Whether you believe there was an overall agreement between the Tories and News Corp
(as Anthony Barnett does) or not (David Elstein's view), the underlying
story of the failed BSkyB take-over is that Rupert Murdoch's great skill
has been to fill the vacuum created by the feeble structures in our
media and our politics.
Cameron has again denied any 'great conspiracy' between the British government and the Murdochs, despite accusations by 'Some People'. Anthony Barnett, who counts himself in this group, sets out why the pact was doubtless Faustian, and the denial heaping insult onto injury.
The Murdoch affair is demonstrating not only that Rupert and James are not 'fit and proper' people to run a media empire in Britain, but that David Cameron and George Osborne are ill-suited to running a government.
David Cameron’s rise to power was facilitated by his canny appropriation of a Blairite ‘post-historical’ ideology.
But as the continuing financial crisis reveals the hollowness of Fukuyama’s
thesis, how will Britain’s prime minister adapt to the emphatic ‘return’ of
Now that Rupert Murdoch has faced Lord Justice Leveson, it's easy to think it's all over. But the purpose was never to nail the mogul's media empire. This is a UK state inquiry into the culture, practices and ethics of the British press in its totality, and that work is far from done.
Up until now, the SNP has been seen as as a decent government, less in thrall to the corporate classes than Cameron's Coalition. But the pact made between Scotland's First Minister and the Murdoch media empire punctures this moral high-ground. Can he reclaim it?
Rupert Murdoch has returned for his second day before the UK state inquiry into the British press. While we tune into his defence, a sharp counter-point is the book Dial M for Murdoch with its uncompromising, up-to-date account of the global media empire's poisonous inner workings.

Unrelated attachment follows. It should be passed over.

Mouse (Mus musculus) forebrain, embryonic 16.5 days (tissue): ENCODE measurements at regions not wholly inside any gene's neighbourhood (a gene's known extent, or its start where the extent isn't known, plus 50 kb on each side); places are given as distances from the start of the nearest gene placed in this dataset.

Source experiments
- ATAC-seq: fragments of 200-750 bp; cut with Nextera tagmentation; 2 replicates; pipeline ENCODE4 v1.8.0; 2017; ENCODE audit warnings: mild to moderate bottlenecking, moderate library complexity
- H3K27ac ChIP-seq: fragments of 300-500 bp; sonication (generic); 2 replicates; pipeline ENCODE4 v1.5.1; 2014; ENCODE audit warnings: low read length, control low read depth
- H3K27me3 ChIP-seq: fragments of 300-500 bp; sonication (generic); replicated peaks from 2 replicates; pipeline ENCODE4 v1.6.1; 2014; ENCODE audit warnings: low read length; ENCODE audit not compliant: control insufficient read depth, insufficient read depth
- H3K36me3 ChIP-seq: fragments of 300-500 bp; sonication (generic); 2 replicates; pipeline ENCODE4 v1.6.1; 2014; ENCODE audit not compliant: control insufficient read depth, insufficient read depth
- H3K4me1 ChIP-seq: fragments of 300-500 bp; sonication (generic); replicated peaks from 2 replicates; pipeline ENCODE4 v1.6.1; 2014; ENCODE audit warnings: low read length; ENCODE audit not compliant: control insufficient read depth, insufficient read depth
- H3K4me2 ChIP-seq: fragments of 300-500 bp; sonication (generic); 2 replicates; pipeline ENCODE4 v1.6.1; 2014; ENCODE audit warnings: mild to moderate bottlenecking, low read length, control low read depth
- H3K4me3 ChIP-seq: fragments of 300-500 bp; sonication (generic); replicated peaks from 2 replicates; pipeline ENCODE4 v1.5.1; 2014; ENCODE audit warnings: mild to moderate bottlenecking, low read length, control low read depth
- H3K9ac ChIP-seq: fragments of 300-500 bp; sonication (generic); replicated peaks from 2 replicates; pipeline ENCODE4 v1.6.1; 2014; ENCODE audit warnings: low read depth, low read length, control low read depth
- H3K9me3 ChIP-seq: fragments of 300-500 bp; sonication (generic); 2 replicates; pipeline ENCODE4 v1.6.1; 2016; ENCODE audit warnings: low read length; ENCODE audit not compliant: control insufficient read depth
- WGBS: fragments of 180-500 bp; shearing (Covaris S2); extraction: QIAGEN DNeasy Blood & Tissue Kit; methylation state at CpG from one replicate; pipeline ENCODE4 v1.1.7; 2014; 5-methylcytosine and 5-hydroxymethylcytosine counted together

This week’s revelations as to the extent of Murdoch’s influence on the UK government point again to the urgent need for a robust statutory register of lobbyists. Unlock Democracy is calling on the government to beef up their proposals, to ensure these kinds of backdoor dealings are exposed in future.
James Murdoch's appearance before the Leveson Inquiry has revealed the complicity between the government and the media empire in pushing for the takeover of satellite broadcaster BSkyB. Independence was thrown to the wind in the gleeful rush towards de-regulation.
This week, the media mogul once unquestioningly known as 'the kingmaker' appears before the UK state inquiry into the British press - a day after his son and would-be heir. To mark this moment, we publish the new introduction to the defining account of the 113-year-old Murdoch dynasty, asking the question: how did we come to this?
Is the British parliamentary investigation of the Murdoch press proceeding with collusion between the Murdochs and members of the Committee investigating their behaviour and its influence? We should be given the evidence to allow us to decide.
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